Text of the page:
Such then is the enunciation, as far as words go, of the theory of Utility in Education; and both on its own account, and for the sake of the able men who have advocated it, it has a claim on the attention of those whose principles I am here representing. Certainly it is specious to contend that nothing is worth pursuing but what is useful; and that life is not long enough to expend upon interesting, or curious, or brilliant trifles. [pg 162] Nay, in one sense, I will grant it is more than specious, it is true; but, if so, how do I propose directly to meet the objection? Why, Gentlemen, I have really met it already, viz., in laying down, that intellectual culture is its own end; for what has its end in itself, has its use in itself also. I say, if a Liberal Education consists in the culture of the intellect, and if that culture be in itself a good, here, without going further, is an answer to Locke's question; for if a healthy body is a good in itself, why is not a healthy intellect? and if a College of Physicians is a useful institution, because it contemplates bodily health, why is not an Academical Body, though it were simply and solely engaged in imparting vigour and beauty and grasp to the intellectual portion of our nature? And the Reviewers I am quoting seem to allow this in their better moments, in a passage which, putting aside the question of its justice in fact, is sound and true in the principles to which it appeals:—

“The present state of classical education,” they say, “cultivates the imagination a great deal too much, and other habits of mind a great deal too little, and trains up many young men in a style of elegant imbecility, utterly unworthy of the talents with which nature has endowed them.… The matter of fact is, that a classical scholar of twenty-three or twenty-four is a man principally conversant with works of imagination. His feelings are quick, his fancy lively, and his taste good. Talents for speculation and original inquiry he has none, nor has he formed the invaluable habit of pushing things up to their first principles, or of collecting dry and unamusing facts as the materials for reasoning. All the solid and masculine parts of his understanding are left wholly without cultivation; he hates the pain of thinking, and suspects every man whose boldness and originality [pg 163] call upon him to defend his opinions and prove his assertions.”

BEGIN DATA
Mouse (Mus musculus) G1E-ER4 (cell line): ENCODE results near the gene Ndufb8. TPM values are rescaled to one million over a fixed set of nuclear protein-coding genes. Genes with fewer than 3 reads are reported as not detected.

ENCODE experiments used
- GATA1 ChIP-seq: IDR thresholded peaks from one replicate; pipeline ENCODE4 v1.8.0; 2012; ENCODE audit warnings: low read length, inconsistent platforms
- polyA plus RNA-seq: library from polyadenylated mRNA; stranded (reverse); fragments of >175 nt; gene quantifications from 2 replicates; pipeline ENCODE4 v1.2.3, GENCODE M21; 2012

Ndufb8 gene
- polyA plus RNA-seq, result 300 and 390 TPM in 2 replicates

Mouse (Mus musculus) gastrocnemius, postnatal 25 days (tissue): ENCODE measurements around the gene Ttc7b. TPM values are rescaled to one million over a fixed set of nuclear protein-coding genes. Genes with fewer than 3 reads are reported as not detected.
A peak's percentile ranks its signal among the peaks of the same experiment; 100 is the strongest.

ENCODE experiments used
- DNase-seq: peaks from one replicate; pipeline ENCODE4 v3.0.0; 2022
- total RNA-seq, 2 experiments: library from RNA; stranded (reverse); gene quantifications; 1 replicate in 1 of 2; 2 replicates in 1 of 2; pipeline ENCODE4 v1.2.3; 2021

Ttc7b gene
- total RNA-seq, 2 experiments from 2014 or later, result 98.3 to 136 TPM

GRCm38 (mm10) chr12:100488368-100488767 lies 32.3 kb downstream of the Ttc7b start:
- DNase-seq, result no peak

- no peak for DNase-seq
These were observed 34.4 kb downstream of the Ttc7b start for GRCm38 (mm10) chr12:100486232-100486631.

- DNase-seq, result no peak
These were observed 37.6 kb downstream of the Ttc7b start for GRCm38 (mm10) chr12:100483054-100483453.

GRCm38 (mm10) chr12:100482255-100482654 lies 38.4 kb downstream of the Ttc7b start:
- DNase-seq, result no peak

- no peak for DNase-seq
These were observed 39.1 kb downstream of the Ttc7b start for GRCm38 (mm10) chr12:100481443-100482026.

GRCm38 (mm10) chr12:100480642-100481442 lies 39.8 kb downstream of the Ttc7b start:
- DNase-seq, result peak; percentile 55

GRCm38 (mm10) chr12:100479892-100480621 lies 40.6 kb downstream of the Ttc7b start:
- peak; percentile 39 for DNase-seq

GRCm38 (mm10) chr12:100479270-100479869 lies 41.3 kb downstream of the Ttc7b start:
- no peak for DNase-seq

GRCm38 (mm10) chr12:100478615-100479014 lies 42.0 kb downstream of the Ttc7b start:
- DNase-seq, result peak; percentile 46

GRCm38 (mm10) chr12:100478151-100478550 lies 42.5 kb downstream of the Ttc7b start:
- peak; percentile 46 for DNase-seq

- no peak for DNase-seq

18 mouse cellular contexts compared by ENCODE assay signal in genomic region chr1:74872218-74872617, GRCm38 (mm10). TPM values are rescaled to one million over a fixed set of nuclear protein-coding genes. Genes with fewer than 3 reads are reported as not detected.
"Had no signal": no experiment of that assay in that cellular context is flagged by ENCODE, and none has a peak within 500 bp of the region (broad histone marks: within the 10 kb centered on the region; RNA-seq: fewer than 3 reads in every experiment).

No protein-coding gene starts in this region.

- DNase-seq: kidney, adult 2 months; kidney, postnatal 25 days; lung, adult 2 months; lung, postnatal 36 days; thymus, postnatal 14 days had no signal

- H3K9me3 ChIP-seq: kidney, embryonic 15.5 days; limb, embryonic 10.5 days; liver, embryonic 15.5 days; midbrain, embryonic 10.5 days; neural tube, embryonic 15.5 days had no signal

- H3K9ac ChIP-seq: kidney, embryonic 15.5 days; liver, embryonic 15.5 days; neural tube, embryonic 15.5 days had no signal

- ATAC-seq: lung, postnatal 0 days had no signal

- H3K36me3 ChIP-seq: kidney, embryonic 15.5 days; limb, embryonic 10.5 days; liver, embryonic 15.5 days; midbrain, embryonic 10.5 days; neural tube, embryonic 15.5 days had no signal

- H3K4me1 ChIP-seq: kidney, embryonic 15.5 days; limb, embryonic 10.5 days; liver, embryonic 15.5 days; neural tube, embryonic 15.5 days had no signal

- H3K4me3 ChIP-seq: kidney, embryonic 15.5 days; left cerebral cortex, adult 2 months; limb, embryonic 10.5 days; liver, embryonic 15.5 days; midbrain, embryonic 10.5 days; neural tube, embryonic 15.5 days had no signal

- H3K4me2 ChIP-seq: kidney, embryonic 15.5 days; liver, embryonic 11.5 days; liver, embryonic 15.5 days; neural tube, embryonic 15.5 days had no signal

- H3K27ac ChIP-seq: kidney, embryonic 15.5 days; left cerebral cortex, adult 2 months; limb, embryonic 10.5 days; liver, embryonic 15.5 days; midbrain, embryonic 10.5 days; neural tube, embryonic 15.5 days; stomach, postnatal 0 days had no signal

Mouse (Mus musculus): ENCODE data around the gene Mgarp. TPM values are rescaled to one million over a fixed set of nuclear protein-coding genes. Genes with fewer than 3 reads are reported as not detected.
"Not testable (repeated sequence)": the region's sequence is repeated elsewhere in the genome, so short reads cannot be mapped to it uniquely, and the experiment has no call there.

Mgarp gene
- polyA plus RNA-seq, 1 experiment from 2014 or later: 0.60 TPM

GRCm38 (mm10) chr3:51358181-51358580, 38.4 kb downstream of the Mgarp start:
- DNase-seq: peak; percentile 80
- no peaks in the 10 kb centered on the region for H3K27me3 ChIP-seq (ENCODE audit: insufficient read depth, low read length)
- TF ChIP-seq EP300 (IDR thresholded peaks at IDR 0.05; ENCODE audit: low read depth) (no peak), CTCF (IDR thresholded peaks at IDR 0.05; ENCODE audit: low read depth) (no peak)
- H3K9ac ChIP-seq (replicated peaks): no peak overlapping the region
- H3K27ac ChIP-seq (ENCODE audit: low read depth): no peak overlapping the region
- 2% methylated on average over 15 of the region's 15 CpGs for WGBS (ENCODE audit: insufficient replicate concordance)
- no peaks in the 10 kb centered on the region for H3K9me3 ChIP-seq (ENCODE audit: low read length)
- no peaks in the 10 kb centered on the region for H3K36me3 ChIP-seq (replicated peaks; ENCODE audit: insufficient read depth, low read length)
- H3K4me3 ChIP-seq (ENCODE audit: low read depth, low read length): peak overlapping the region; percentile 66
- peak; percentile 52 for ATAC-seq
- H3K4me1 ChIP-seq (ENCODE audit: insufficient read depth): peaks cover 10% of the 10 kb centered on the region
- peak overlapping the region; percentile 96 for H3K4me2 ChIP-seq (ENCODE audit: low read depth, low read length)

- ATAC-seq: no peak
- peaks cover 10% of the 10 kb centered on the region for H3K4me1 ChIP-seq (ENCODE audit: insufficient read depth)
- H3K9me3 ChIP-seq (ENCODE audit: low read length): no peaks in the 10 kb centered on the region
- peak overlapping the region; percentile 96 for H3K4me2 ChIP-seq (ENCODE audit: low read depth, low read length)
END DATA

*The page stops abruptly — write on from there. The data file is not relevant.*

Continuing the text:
Now, I am not at present concerned with the specific question of classical education; else, I might reasonably question the justice of calling an intellectual discipline, which embraces the study of Aristotle, Thucydides, and Tacitus, which involves Scholarship and Antiquities, imaginative; still so far I readily grant, that the cultivation of the “understanding,” of a “talent for speculation and original inquiry,” and of “the habit of pushing things up to their first principles,” is a principal portion of a good or liberal education. If then the Reviewers consider such cultivation the characteristic of a useful education, as they seem to do in the foregoing passage, it follows, that what they mean by “useful” is just what I mean by “good” or “liberal:” and Locke's question becomes a verbal one. Whether youths are to be taught Latin or verse-making will depend on the fact, whether these studies tend to mental culture; but, however this is determined, so far is clear, that in that mental culture consists what I have called a liberal or non-professional, and what the Reviewers call a useful education.